To make your learning easier, you might want to pick whether to study UK English or US English to avoid minor confusions until you've mastered the Dialect of one or the other.
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  • Profile picture of the author laurencewins
    How do you get them confused? Give me a sentence that confuses you.
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  • Profile picture of the author hck1
    Like
    I am going to the market for buying breads.
    Or
    I am going for the market to buying breads.

    Which one is correct and why?
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    • Profile picture of the author LarryC
      Originally Posted by hck1 View Post

      Like
      I am going to the market for buying breads.
      Or
      I am going for the market to buying breads.

      Which one is correct and why?
      It would be more common to say: I am going to the market to buy bread.

      I am not good at explaining the rules of grammar, so I'm not the right person to tell you why

      I'm not sure that memorizing grammar is the best way to improve your language skills. Especially with English, where the rules are so complicated and there are so many exceptions to every rule. This is probably true of all languages, though. It's really a matter of practicing and learning how English is written and spoken.

      Reading is helpful. Additionally, listening to audiobooks and other audio content is a good way to learn proper usage.
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  • Profile picture of the author laurencewins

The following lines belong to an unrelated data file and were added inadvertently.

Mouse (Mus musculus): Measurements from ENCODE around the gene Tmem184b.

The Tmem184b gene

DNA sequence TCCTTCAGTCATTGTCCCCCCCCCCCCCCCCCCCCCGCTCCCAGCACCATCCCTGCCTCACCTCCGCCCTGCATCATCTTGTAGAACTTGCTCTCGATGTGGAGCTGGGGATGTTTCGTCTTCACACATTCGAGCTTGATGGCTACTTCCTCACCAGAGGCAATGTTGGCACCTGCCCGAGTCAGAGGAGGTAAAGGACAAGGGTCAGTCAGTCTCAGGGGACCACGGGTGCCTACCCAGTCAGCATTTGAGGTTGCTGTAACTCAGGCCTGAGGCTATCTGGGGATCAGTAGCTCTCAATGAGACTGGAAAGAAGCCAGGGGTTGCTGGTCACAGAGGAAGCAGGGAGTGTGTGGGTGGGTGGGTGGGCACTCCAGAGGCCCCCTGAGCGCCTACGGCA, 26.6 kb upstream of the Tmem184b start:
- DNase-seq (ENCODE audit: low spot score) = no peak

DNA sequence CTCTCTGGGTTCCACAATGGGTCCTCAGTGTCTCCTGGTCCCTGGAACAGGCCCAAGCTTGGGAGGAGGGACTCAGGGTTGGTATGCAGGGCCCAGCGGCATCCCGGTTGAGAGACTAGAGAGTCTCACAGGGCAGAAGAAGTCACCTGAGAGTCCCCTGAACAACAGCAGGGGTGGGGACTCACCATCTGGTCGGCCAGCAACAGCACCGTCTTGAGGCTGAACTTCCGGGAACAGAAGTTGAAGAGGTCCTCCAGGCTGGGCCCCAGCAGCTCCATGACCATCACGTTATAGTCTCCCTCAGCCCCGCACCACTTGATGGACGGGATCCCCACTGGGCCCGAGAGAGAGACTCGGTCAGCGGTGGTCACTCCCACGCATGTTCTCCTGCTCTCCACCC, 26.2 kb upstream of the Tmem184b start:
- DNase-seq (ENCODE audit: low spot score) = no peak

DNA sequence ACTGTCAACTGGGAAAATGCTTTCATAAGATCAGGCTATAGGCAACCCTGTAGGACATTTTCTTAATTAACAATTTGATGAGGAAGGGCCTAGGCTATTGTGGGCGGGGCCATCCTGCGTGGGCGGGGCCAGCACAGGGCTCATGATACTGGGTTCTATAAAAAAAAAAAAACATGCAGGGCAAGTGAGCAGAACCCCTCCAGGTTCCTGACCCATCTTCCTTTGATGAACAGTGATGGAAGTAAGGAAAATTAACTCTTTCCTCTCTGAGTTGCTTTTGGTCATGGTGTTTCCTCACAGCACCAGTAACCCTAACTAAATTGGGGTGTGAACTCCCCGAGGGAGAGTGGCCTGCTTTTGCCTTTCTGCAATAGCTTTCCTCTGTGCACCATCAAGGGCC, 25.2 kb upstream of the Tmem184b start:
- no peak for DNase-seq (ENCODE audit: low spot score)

Larry is right.
    I am going to the market to buy bread. This is how you say that sentence.
    There is not a plural for bread in this case.
    Bread is usually a singular word, even when talking about more than one loaf of bread.
    You don't go FOR buying something.
    The action is 'to buy' so that is what you do.
    The best way to learn is to keep reading lots of books and you'll gradually pick it up. It is impossible to teach you all the rules of grammar.
    I could even give you books on grammar that would help you but you still need to do the reading.
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  • Profile picture of the author hck1
    Thank you LarryC and laurencewins.
    Laurencewins, please recommend the books.
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  • Profile picture of the author laurencewins
    If you give me your email address I can send you some ebooks that may help you.
    Meanwhile, check this site out Polish your writing to impress even the pros
    They offer a free 6 part course on grammar, etc. It may help you in some ways but it might be too hard in other ways. But you have nothing to lose by looking at it.
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    Cheers, Laurence.